“Though it is claimed that the present Government is a dictatorship of the proletariat, it is nothing of the kind. It is a dictatorship of the Communist party, which represents less than 1% of the population…. Elections are more or less a farce. One found discontent in most of the factories one visited, and as far as one could learn the Red Army was as ready to turn out against the proletariat in case of a strike as the army in any capitalist country… The Kronstadt meeting [i.e. revolt] was a protest against prevailing conditions… Kronstadt shook the government and free trade in farm produce [i.e. the NEP] was granted almost immediately afterwards…. There were no shops until the middle of May… since then a few have been re-opened and sell bread and eggs. The markets have been re-opened and one can purchase practically anything in them. There are at least half a million people visiting these markets every day.”

“Like most American cities they have many things in Russia which are ‘the best in the world’… Here is not only nationalism but imperialism. The Russian laughs at the Estonian language as the British are accustomed to laugh at the Irish language. It is vulgar, horrible etc. I am not sure therefore that self-determination for Ireland would raise much enthusiasm in official circles. Anything they are likely to do for Ireland will be done in the hope of helping to break up the British Empire and thus further world revolution.”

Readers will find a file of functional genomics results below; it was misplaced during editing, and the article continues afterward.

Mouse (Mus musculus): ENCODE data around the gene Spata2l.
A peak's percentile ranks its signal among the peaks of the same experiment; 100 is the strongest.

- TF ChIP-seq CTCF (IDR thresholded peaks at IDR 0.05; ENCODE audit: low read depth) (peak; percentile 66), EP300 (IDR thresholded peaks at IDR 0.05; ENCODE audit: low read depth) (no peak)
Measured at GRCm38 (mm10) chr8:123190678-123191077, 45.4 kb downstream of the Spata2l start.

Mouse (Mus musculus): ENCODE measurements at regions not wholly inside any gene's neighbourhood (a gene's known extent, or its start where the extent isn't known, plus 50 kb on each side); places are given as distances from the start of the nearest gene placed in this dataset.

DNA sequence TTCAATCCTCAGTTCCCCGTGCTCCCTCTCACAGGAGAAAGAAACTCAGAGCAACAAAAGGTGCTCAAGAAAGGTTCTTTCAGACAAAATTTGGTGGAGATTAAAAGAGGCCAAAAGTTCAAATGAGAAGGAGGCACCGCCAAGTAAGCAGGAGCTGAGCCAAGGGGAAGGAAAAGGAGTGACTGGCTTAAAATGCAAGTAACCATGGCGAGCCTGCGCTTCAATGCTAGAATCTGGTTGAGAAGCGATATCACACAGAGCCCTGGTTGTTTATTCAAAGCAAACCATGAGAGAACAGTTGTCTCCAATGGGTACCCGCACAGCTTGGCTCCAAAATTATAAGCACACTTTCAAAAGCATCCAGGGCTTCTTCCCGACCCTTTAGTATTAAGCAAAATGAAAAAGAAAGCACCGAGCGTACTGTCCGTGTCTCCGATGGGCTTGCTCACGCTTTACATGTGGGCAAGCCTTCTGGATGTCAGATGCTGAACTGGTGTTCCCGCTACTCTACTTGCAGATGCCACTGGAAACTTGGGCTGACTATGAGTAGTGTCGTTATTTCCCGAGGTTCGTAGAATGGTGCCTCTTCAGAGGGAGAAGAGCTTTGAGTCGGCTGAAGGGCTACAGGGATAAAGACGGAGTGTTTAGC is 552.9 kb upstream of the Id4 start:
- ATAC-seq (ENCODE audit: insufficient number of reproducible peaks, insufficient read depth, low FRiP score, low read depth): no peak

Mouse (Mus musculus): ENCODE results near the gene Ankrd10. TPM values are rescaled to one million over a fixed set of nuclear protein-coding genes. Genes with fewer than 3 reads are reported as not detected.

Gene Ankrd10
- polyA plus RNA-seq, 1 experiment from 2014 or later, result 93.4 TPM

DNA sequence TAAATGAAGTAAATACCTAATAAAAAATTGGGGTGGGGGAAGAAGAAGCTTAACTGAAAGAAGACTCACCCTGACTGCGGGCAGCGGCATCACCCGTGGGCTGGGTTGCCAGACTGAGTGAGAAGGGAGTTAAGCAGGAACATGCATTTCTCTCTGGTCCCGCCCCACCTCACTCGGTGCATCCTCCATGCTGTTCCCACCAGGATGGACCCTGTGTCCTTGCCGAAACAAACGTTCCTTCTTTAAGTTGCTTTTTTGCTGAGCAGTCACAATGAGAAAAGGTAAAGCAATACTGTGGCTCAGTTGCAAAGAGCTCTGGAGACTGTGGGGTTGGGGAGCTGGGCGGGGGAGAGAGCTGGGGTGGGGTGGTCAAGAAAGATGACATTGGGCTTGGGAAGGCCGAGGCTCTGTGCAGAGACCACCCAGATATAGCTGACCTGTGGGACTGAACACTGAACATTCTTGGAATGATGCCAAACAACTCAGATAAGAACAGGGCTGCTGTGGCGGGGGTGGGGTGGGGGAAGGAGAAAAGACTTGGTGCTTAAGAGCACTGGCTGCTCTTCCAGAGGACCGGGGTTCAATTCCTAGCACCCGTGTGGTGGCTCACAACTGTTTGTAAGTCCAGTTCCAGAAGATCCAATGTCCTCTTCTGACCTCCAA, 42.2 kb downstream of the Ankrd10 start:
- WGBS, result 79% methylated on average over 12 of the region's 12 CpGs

While waiting for so long to see Chicherin and Litvinov, McCartan volunteered to work as a doctor, a skill which was then in desperately short supply after the bourgeoisie had been largely expelled from the country. “They said they would see the medical officer of health about it but, though they had the phone at hand, it was postponed and postponed until I got tired inquiring about it and assumed that they had some reason for not allowing me to do such work…. I [concluded] they were afraid that I would learn more than was good for me.”

McCartan’s only other idea of how to be useful in Moscow was to make propaganda for Irish independence. But he discovered two fundamental obstacles. First: “There is some interest in Ireland but the revolution in Ireland was a national one and hence it was concluded had little or nothing in common with Communism or ‘world revolution’.”

The second obstacle was that propaganda which, by definition, appeals to the ordinary people was irrelevant to McCartan’s purpose which was to gain official recognition. In despair he writes close to the end: “The people of Russia do not count and hence it makes no difference what they think. The present government is not responsive to them.”